The target receptor may be bound or coupled to the solid support either prior to or after introducing the solid support material into a column. For example, the biotinylated target receptor may be contacted or incubated with the avidin- or streptavidin-containing solid support and the resulting solid support containing the target receptor subsequently introduced into a column. Alternatively, the avidin- or streptavidin-containing solid support can be first introduced into the column and the biotinylated target receptor then cycled through the column to form the solid support containing the target receptor in the column. Either of these methods may also be used with any of the other previously mentioned procedures for coupling the target receptor to the solid support.

The solid support material may be introduced into the column using any conventional procedure. Typically, the solid support is slurried in a suitable diluent and the resulting slurry is pressure packed or pumped into the column. Suitable diluents include, by way of example, buffers such as phosphate buffered saline (PBS) solutions, preferably containing a preservative such as sodium azide, and the like.

Generally, the activity of the target receptor will determine the size of the column employed in this invention, i.e., a smaller column volume may be employed when the target receptor has more activity per unit column volume. Typically, the column employed in this invention will have an internal diameter (i.d.) ranging from about 10 μm to about 4.6 mm. Preferably, the internal diameter of the column will be in the range of from about 100 μm to about 250 μm. The column will typically range in length from about 1 cm to about 30 cm, preferably from about 2 cm to about 20 cm. Preferably, the column will have from about 1 pmol to about 10 nmol of target receptor active sites per column; more preferably, from about 10 pmol to about 250 pmol of target receptor active sites per column.

If an indicator compound is employed, the length of the column and its i.d. will also depend upon the Kd of the indicator compound (i.e., a smaller column may be used when the indicator has a higher affinity for the target receptor). Preferably, when an indicator is employed, the column length and i.d. are selected so that the indicator compound elutes a measurable quantity after the void volume.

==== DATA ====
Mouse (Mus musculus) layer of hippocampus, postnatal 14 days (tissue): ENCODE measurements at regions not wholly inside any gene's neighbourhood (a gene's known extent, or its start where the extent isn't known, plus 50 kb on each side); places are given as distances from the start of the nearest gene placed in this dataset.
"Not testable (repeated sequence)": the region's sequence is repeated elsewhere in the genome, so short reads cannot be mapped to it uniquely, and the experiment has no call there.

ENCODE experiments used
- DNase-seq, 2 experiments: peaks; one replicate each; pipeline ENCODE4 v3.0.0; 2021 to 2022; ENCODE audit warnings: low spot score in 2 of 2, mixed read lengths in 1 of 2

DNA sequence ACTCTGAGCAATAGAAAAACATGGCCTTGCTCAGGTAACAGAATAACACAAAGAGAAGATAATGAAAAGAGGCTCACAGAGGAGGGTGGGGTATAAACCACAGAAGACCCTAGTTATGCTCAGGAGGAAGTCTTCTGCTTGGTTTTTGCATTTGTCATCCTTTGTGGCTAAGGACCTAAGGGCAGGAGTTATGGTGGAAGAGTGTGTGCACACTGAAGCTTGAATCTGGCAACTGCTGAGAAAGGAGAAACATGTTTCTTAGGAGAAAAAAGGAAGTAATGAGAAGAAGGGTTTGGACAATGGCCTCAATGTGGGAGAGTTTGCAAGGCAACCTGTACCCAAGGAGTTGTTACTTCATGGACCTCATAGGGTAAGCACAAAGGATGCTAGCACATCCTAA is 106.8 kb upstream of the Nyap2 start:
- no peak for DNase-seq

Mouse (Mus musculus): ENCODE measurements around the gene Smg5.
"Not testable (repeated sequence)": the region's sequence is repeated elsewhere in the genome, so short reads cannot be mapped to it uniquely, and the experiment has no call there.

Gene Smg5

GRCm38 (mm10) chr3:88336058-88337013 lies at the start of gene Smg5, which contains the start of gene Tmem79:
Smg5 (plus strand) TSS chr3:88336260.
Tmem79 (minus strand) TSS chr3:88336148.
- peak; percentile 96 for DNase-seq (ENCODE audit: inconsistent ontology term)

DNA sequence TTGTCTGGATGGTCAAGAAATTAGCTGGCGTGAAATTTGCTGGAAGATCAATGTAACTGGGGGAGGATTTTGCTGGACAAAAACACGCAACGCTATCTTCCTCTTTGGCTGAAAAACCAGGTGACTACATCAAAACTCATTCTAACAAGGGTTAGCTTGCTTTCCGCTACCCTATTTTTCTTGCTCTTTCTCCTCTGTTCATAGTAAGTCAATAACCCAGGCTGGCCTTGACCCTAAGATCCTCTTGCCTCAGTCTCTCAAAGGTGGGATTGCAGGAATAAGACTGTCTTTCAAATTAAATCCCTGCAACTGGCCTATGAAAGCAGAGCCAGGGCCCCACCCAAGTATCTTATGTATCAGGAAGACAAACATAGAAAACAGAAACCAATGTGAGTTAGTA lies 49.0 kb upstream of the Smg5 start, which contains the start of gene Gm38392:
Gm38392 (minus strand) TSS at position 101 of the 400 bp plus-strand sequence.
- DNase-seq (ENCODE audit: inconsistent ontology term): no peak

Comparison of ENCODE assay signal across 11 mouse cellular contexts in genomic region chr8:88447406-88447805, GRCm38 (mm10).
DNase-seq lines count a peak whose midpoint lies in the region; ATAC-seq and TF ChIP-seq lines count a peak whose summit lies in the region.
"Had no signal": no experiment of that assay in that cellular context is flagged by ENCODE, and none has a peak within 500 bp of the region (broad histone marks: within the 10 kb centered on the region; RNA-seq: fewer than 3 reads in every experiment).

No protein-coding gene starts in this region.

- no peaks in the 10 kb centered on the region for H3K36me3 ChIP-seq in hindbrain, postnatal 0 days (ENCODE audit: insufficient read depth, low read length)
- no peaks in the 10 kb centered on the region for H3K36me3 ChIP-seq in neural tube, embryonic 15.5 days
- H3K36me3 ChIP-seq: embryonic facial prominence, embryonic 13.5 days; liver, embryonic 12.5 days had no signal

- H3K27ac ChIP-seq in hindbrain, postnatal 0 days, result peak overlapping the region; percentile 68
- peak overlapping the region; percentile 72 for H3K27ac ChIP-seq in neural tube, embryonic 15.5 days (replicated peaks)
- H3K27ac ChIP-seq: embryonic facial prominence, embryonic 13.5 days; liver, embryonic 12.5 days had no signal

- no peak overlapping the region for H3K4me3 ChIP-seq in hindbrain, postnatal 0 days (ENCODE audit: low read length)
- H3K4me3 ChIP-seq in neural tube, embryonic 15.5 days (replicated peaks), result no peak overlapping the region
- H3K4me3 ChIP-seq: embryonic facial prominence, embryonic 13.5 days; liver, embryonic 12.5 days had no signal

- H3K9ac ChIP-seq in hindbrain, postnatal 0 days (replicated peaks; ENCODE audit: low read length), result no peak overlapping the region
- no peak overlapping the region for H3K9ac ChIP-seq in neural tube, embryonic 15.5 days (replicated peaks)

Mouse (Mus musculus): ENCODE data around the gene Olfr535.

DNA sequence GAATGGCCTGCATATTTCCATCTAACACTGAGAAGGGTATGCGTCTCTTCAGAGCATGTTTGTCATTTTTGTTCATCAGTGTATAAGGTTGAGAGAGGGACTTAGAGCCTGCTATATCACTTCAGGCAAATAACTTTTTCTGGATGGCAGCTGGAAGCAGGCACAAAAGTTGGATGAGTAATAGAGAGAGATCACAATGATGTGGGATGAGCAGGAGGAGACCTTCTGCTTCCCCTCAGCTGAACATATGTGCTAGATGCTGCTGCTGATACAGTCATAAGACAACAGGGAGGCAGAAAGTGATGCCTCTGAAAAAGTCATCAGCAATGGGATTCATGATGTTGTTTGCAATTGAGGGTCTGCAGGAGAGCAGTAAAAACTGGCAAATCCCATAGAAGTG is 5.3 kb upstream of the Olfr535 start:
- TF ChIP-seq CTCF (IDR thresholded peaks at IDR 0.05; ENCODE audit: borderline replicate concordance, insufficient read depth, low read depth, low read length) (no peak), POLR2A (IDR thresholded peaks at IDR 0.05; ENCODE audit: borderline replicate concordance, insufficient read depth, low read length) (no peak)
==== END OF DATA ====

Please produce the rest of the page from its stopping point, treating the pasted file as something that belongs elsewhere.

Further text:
The body of the column employed in this invention may be comprised of any conventional column body material including, by way of illustration, poly(ether ether ketone) (PEEK), fused silica, silicon microchips, stainless steel, nylon, polyethylene, polytetrafluoroethylene (Teflon) and the like. Preferably, the column body is comprised of poly(ether ether ketone).

After the solid support containing the target receptor is introduced or formed in the column, the column is typically flushed with a suitable diluent to remove any unbound target receptor or impurities. Suitable diluents for flushing the column include, for example, phosphate buffered saline, TRIS buffers and the like. If desired, a detergent may also be included in the buffer to facilitate removal of unbound target receptor or impurities.

After the column is flushed, the column is typically equilibrated with a buffer suitable for frontal chromatography and compatible with mass spectrometry. Volatile buffers are generally preferred for use with mass spectrometry. For frontal chromatography, a buffer is typically selected to promote receptor-ligand interaction. Suitable buffers for use in FC-MS include, by way of example, ammonium acetate, ammonium formate and the like.

Following equilibration of the column, the compound library is then continuously applied to the column under frontal chromatography conditions. Typically, when applied to the column, the compound library comprises a solution of the library members or putative ligands in a suitable diluent. Typically, the diluent is the buffer solution used to equilibrate the column. Generally, the concentration of the library members in the diluent will range from about 0.01 μM to about 50 μM. Preferably, the concentration of library members ranges from about 0.1 μM to about 10 μM.

Procedures for conducting frontal chromatography are well-known in the art. See, for example, K.-I. Kasai et al., Journal of Chromatography 1986, 376, 33-47; D. S. Hage et al., Journal of Chromatography B, 1997, 669, 449-525 and references cited therein. The disclosures of these references are incorporated herein by reference in their entirety. Typically, the compound library is continuously applied or infused into the column containing the target receptor. Under these conditions, the target receptor is continuously contacted or challenged with each of the members of the compound library. The column is driven to dynamic equilibrium by continuously applying the compound library to the column. Library members having different binding constants to the target receptor display different break through times or hold-up volumes on the column, i.e., those members having a higher affinity for the target receptor have a longer break through time on the column or a larger hold-up volume until they begin to elute from or break-though the column at their initial infusion concentration. Unlike zonal chromatographic methods, no physical separation of the library members is achieved using frontal chromatography. Suitable methods for conducting FC-MS are described in U.S. patent application Ser. No. 09/070,131, filed on even date herewith, and entitled “Methods for Screening Compound Libraries,” the disclosure of which is incorporated herein by reference in its entirety